Reconsiderations and Appeals
The claims decision making processes, as well as the review and appeals processes, under the SRC Act are significantly different to those under most of the state and territory-based workers' compensation schemes.
Strict time limits apply to all review and appeal processes. It is important that you seek legal advice as quickly as possible so that you can protect your interests.
After lodging your initial claim for compensation, your employer or their insurer will make a decision about whether the injury you have sustained is a work-related injury that you are entitled to receive compensation for. This decision is often made under section 14 of the SRC Act.
Your employer will usually also make a decision about whether you are entitled to compensation for loss of income (usually under section 19 of the SRC Act) and/or compensation for medical expenses (under section 16). Your employer or their insurer is likely to issue a new decision every time you make a further claim for loss of income or for medical expenses.
If you lodge a claim for compensation for permanent impairment, your employer or their insurer will make a new decision accepting or rejecting your claim.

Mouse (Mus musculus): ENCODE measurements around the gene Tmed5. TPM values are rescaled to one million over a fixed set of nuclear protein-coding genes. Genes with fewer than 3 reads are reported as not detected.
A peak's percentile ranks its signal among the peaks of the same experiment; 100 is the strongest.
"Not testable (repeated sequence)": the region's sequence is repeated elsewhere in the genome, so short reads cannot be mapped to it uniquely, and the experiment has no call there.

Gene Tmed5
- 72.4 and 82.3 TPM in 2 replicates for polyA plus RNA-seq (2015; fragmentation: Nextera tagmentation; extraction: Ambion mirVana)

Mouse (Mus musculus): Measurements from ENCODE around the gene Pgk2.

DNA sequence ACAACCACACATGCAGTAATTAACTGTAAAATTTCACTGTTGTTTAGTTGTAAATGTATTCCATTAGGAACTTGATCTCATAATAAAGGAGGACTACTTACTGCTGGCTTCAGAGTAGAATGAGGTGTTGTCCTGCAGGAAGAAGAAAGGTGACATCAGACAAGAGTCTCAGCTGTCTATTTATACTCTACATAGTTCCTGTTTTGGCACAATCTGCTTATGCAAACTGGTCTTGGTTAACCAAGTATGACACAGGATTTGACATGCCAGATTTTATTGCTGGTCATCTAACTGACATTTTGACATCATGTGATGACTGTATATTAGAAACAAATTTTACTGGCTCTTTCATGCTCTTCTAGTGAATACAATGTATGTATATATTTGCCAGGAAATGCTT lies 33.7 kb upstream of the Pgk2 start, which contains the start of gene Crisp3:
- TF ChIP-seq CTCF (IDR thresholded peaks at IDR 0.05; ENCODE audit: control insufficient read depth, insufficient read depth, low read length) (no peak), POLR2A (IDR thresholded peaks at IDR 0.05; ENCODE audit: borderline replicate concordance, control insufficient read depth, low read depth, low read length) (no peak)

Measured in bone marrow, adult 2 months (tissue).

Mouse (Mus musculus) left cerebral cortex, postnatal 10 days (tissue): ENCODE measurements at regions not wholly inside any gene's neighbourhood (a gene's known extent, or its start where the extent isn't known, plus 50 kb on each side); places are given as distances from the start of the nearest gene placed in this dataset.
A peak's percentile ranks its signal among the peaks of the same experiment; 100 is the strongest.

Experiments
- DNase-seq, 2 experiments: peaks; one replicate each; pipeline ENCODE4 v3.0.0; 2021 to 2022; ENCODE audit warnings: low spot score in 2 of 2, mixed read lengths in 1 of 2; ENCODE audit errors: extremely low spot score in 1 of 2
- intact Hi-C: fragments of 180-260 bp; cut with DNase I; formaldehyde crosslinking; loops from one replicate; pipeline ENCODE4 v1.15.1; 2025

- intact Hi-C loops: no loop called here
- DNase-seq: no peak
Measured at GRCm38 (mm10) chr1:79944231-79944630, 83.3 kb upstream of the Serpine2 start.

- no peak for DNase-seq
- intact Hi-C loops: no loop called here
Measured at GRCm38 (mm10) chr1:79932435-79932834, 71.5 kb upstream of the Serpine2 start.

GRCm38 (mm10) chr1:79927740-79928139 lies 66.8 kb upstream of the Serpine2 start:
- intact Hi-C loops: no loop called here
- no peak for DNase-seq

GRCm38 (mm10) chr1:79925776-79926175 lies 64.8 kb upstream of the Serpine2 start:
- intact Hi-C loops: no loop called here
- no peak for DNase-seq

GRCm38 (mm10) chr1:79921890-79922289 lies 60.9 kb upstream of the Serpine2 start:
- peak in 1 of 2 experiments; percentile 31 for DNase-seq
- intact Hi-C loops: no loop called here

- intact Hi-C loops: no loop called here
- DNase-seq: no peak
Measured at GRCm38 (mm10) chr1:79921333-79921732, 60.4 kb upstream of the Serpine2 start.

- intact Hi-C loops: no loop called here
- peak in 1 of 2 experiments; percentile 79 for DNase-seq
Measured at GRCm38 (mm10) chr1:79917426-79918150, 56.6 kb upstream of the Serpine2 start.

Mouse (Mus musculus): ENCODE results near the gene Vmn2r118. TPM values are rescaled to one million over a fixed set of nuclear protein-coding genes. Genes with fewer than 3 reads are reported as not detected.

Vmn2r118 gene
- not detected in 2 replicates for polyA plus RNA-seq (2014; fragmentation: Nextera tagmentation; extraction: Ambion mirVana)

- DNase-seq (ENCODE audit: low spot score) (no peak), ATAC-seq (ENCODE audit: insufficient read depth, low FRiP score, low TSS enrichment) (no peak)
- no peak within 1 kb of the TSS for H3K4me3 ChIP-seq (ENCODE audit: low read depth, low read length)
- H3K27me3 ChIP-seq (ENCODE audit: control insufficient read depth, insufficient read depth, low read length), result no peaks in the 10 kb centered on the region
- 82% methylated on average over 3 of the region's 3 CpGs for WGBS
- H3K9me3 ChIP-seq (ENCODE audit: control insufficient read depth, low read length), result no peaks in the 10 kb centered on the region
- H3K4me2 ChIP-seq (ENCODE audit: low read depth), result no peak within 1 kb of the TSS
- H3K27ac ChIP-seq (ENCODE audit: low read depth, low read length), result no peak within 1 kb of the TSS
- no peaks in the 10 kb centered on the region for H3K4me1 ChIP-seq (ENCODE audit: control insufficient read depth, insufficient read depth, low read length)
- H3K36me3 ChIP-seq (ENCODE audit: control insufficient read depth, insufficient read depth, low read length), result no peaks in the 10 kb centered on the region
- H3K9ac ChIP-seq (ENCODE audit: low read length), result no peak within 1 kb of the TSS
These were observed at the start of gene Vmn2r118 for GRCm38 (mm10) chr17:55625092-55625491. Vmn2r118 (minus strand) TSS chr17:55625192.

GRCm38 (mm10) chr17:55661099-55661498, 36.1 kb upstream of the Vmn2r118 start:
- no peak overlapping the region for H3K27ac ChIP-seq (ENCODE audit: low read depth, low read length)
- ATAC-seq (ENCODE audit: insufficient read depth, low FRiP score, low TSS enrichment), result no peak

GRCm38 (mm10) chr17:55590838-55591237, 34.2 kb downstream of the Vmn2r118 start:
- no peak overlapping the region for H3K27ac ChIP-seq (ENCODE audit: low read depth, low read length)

Requests for Reconsideration
If you receive an adverse initial decision from your employer or their insurer, you can request a reconsideration of that decision.
A reconsideration is conducted 'on the papers' through a review of all material on your claim file and any additional evidence or submissions you provide during the reconsideration process.
Appeals to the Administrative Appeals Tribunal
If you receive an adverse reconsideration decision, you can appeal that decision to the Administrative Appeals Tribunal (AAT).
An appeal to the AAT is ultimately conducted through a hearing before a AAT Member, which is in some ways similar to a trial (for example, witnesses are usually called to give evidence in person and are cross-examined).
Prior to hearing, an appeal to the AAT progresses through a series of pre-hearing conferences and processes, often including a conciliation before the AAT.
Appeals to the Federal Court of Australia
If you receive an adverse decision from the AAT, you can appeal to the Federal Court of Australia.
An appeal to the Federal Court can only be brought on the basis of an error of law and will be heard by a Judge of the Federal Court of Australia.